Richland School District residents could see a bond measure of up to $86 million on the ballot in February 2013 to pay for several new schools and other projects and land.
School board members and district administrators discussed construction priorities during a work session April 13. The proposed bond is based on rough estimates for construction only. With projected state-matching money, total construction costs would come in at $138 million.
If put before voters and approved, two new elementary schools and a new middle school would be built to serve increasing enrollment in West Richland and along the Richland-Kennewick border.
It also would rebuild three elementary schools in central Richland and replace the ailing air system in Chief Joseph Middle School.
Board members are to continue discussing the projects at the next few board meetings. They acknowledged the possibility of sticker shock at the cost of the potential bond the first in about 10 years -- but nothing is set in stone.
“Once we have this plan out there, even as a very, very rough draft, there's more for the community to comment on," said board Chairman Richard Jansons.
The board has looked at a number of needed construction projects for weeks in order to address overcrowding at some of its schools but also repair aging infrastructure.
In addition to the new and rebuilt schools, the district could repurpose Jefferson Elementary School, possibly as a home for the Three Rivers HomeLink program. The school’s students would shift to the three other elementary schools in central Richland.
Those three schools -- Marcus Whitman, Lewis & Clark and Sacajawea -- would be rebuilt to accommodate as many as 600 students, more than their current capacities. All are more than 40 years old and lack amenities, such as rooms built to be computer labs, and have other issues, illustrated by a water pipe break at Marcus Whitman during spring break.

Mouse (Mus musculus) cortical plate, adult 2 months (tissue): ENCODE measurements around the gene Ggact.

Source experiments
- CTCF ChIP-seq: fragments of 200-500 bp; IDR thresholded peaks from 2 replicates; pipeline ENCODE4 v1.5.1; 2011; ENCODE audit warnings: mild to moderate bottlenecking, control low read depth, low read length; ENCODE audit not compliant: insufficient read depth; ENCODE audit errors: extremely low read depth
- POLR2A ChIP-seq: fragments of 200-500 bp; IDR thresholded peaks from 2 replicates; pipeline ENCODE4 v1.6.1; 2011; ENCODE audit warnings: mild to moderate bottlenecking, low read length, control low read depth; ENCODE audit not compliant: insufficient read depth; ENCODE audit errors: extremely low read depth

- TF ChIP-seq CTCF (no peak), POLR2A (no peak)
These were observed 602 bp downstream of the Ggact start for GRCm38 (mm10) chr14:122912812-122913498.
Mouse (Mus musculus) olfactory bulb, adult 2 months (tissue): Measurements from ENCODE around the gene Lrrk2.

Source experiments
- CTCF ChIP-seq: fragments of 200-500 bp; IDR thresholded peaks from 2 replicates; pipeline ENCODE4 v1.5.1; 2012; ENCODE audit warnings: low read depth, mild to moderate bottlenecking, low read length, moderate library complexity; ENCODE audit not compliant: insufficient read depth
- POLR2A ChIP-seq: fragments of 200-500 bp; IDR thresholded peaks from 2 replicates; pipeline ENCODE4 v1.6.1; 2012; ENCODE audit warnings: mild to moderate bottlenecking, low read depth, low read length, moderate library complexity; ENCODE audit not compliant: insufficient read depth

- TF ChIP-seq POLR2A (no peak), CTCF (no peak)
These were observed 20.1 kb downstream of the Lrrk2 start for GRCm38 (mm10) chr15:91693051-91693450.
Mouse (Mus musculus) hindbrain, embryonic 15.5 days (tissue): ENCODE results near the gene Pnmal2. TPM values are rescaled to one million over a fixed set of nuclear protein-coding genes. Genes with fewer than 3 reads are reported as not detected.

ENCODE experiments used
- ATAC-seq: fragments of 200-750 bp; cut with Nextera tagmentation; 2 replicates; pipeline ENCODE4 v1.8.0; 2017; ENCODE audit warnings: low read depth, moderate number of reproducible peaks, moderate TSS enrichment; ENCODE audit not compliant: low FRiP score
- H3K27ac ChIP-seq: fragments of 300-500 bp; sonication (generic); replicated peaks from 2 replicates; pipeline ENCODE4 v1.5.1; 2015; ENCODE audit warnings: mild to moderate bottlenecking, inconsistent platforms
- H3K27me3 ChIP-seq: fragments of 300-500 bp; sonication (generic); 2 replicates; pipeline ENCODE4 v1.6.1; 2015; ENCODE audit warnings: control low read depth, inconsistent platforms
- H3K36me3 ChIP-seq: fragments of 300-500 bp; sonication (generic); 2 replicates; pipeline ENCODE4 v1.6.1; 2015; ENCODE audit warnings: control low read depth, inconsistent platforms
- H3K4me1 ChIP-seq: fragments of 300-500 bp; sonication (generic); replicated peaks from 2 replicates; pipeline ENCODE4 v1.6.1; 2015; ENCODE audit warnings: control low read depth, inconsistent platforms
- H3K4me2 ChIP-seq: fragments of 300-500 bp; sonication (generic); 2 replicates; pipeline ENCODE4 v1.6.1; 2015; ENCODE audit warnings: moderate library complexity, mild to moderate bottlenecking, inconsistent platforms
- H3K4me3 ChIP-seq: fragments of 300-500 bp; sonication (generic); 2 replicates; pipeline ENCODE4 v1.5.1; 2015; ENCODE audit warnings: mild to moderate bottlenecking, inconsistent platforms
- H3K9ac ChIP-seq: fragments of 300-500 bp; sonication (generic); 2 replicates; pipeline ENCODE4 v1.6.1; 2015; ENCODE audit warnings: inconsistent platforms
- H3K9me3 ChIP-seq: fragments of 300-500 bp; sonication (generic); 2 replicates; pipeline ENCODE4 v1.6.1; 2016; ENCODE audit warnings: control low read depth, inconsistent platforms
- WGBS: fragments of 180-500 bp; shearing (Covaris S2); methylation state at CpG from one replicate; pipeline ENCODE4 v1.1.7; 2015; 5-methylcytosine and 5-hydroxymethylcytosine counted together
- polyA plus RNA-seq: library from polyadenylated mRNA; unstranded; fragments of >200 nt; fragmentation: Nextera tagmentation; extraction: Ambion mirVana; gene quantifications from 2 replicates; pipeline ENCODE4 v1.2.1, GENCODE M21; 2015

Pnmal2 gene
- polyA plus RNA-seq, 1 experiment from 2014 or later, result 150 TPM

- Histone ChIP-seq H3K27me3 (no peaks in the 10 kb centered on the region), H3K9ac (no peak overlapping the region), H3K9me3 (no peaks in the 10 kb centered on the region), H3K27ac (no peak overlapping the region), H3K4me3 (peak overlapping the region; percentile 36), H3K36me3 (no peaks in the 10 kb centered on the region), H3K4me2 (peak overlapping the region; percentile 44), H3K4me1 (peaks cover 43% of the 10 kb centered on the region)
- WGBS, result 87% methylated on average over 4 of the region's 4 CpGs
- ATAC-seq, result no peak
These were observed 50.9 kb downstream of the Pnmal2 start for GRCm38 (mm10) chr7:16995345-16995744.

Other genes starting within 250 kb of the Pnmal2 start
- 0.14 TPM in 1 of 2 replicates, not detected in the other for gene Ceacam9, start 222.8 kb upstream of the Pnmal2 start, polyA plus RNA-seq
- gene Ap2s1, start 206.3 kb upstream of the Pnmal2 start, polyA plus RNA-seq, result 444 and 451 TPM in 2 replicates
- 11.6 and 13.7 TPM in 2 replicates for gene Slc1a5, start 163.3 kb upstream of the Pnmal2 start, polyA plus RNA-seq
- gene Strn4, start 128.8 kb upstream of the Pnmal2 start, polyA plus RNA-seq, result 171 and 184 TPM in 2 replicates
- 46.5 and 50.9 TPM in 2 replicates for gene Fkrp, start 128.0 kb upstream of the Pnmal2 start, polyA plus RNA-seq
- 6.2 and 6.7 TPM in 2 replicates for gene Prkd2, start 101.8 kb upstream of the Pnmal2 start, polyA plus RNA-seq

“Per building, it’s more expensive, but not in the long-term,” said board member Phyllis Strickler.
One new elementary school would be built on property on Belmont Boulevard. The second elementary and middle school would be built at sites not yet determined.
Construction costs were based on estimates of $220 per square foot to $230 per square foot and were provided by Brian Johnson, an architect and consultant to the district. He said final costs could be less but said some school districts were projecting even higher building costs.
“If the economy takes off and all the building materials go up and the contractors get busy that could reach $240 (per square foot) in a minute,” Johnson said.
Voters last approved a bond for the district in April 2003. That $79 million bond paid to remodel Richland and Hanford high schools, built Enterprise Middle School and White Bluffs Elementary School and replaced Jason Lee Elementary.
“I think a lot of people respect what we did with the last bond,” said board member Heather Cleary.
The district took several other projects, such as renovation of Badger Mountain and Tapteal elementary schools, off the table in their discussions in order to lower the amount of a possible bond. They also discussed taking off one of the two new elementary schools to further lower costs.
“I’m willing to vote on a high number as long as the money is spent wisely,” said Richland resident Ann Bird during the meeting.
* Ty Beaver: 582-1402; firstname.lastname@example.org